Baby sharks will struggle to survive in warmer oceans, scientists have warned.
Researchers studied the development of baby epaulette sharks, a species found only on the Great Barrier Reef that reproduces by laying eggs.
The study from scientists at Australian James Cook University, published in Scientific Reports, examined shark eggs in water as warm as 31C to measure their growth and development.
Lead author Carolyn Wheeler said: "The hotter the conditions, the faster everything happened, which could be a problem for the sharks.
"The embryos grew faster and used their yolk sac quicker, which is their only source of food as they develop in the egg case. This led to them hatching earlier than usual."
Once hatched, the baby sharks were smaller and needed to eat almost immediately, making their early survival more difficult.
Sharks do not care for their eggs once laid, so they need to survive unprotected for up to four months.
Water around the Great Barrier Reef will reach average temperatures of 31C during summers by the end of the century, the authors said.
The epaulette shark is widely considered to be among the more resilient species, raising concerns for other animals that are more sensitive to temperature change and ocean acidification.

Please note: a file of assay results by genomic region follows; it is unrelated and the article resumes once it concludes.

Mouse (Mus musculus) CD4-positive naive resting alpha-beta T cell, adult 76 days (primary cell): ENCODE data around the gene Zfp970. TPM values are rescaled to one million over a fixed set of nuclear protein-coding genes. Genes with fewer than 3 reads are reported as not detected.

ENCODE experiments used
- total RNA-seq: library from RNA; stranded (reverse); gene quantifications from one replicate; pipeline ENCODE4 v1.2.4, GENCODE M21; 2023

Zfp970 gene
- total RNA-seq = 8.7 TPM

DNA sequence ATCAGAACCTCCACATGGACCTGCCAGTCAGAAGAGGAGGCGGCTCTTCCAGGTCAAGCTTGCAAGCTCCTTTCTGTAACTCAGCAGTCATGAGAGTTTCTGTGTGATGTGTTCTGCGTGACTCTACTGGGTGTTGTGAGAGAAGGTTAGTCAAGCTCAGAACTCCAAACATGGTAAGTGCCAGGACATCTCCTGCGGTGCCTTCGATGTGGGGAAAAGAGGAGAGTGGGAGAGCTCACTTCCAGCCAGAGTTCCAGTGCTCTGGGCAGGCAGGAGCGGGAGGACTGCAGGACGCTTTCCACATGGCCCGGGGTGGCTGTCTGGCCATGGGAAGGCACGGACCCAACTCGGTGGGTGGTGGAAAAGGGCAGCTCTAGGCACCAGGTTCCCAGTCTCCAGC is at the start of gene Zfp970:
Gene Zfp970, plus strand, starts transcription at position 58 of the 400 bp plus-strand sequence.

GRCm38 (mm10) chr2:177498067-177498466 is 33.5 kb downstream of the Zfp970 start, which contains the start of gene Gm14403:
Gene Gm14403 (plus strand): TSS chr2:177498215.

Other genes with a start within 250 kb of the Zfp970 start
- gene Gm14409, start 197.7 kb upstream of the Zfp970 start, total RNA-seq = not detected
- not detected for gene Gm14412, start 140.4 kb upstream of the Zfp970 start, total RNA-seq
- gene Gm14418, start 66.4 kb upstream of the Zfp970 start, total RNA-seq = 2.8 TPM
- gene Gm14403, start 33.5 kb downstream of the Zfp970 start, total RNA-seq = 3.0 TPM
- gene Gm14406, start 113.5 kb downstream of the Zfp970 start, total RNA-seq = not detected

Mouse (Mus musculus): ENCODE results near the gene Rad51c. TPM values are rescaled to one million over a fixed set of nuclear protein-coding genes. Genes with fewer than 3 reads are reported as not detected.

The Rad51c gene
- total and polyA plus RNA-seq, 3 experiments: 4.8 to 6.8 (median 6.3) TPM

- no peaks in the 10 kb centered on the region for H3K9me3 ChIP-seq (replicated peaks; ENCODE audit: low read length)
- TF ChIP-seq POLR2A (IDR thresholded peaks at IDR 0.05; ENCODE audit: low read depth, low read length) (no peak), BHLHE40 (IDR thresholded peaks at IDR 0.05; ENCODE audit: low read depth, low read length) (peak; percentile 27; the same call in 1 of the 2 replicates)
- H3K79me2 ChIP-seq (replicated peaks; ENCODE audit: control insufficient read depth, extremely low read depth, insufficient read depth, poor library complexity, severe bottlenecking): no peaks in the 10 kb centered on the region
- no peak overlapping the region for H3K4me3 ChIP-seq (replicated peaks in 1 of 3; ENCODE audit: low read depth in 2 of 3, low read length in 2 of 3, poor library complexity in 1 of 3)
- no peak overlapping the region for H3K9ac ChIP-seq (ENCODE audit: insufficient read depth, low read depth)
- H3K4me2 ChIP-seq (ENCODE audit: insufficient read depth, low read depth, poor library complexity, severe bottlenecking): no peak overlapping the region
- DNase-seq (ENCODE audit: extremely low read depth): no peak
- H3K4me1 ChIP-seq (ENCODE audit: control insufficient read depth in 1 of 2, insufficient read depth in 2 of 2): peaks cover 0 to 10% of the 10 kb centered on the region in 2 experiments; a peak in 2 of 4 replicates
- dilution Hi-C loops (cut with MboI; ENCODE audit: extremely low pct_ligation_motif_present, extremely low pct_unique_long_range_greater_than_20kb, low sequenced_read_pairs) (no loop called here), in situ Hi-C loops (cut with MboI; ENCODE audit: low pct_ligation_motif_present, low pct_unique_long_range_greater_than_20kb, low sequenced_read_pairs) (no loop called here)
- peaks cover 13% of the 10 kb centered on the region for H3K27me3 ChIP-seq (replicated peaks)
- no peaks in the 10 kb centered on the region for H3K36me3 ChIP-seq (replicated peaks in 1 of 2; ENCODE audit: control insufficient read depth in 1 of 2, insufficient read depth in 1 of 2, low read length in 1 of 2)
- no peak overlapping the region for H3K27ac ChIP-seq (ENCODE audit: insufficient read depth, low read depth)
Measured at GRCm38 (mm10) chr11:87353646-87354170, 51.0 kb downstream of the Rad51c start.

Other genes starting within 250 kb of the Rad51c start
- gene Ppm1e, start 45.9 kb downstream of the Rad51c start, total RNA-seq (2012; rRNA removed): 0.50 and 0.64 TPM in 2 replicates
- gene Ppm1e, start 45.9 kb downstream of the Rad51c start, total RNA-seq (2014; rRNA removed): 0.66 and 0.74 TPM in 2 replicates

Sharks are apex predators, meaning they sit at the top of the food chain, so their decline can have ramifications for the ecosystems they usually help to regulate.
A previous study of the US coastal Atlantic Ocean found that when shark numbers decline it can have knock-on effects for species lower down the food chain, such as molluscs, because their predators are greater in numbers.
Wheeler added: "The study presents a worrying future given that sharks are already threatened.
"Sharks are important predators that keep ocean ecosystems healthy. Without predators, whole ecosystems can collapse, which is why we need to keep studying and protecting these creatures."
Last year, scientists warned that the Great Barrier Reef is losing its ability to recover because of rising water temperatures.
Bleaching events in 2016 and 2017 and last year have affected different parts of the reef, and overall coral numbers had fallen by more than half in just 20 years.
The coral reefs provide important habitats for other marine life, and when they die it impacts the wider marine biodiversity of the area.